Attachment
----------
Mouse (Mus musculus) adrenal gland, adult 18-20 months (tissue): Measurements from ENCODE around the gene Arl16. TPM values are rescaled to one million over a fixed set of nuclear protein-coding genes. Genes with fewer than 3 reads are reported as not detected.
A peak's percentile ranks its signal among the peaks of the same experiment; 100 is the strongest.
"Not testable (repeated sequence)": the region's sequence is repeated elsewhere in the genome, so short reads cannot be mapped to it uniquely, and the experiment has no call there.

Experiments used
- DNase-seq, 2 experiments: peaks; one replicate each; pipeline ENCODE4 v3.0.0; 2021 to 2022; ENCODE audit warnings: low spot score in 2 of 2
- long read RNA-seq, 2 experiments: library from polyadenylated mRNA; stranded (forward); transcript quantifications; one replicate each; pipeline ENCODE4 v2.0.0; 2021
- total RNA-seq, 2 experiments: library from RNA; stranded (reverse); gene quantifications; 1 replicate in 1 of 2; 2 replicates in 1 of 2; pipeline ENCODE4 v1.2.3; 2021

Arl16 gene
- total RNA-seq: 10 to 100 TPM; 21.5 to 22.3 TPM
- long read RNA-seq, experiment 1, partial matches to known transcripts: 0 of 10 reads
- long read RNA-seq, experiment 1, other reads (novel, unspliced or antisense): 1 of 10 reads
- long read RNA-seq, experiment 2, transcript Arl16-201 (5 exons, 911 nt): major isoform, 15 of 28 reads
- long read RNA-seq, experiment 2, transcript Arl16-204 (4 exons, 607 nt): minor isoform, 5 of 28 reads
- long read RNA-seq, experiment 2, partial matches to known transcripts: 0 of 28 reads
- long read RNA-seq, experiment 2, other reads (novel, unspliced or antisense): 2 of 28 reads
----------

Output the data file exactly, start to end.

Mouse (Mus musculus) adrenal gland, adult 18-20 months (tissue): Measurements from ENCODE around the gene Arl16. TPM values are rescaled to one million over a fixed set of nuclear protein-coding genes. Genes with fewer than 3 reads are reported as not detected.
A peak's percentile ranks its signal among the peaks of the same experiment; 100 is the strongest.
"Not testable (repeated sequence)": the region's sequence is repeated elsewhere in the genome, so short reads cannot be mapped to it uniquely, and the experiment has no call there.

Experiments used
- DNase-seq, 2 experiments: peaks; one replicate each; pipeline ENCODE4 v3.0.0; 2021 to 2022; ENCODE audit warnings: low spot score in 2 of 2
- long read RNA-seq, 2 experiments: library from polyadenylated mRNA; stranded (forward); transcript quantifications; one replicate each; pipeline ENCODE4 v2.0.0; 2021
- total RNA-seq, 2 experiments: library from RNA; stranded (reverse); gene quantifications; 1 replicate in 1 of 2; 2 replicates in 1 of 2; pipeline ENCODE4 v1.2.3; 2021

Arl16 gene
- total RNA-seq: 10 to 100 TPM; 21.5 to 22.3 TPM
- long read RNA-seq, experiment 1, partial matches to known transcripts: 0 of 10 reads
- long read RNA-seq, experiment 1, other reads (novel, unspliced or antisense): 1 of 10 reads
- long read RNA-seq, experiment 2, transcript Arl16-201 (5 exons, 911 nt): major isoform, 15 of 28 reads
- long read RNA-seq, experiment 2, transcript Arl16-204 (4 exons, 607 nt): minor isoform, 5 of 28 reads
- long read RNA-seq, experiment 2, partial matches to known transcripts: 0 of 28 reads
- long read RNA-seq, experiment 2, other reads (novel, unspliced or antisense): 2 of 28 reads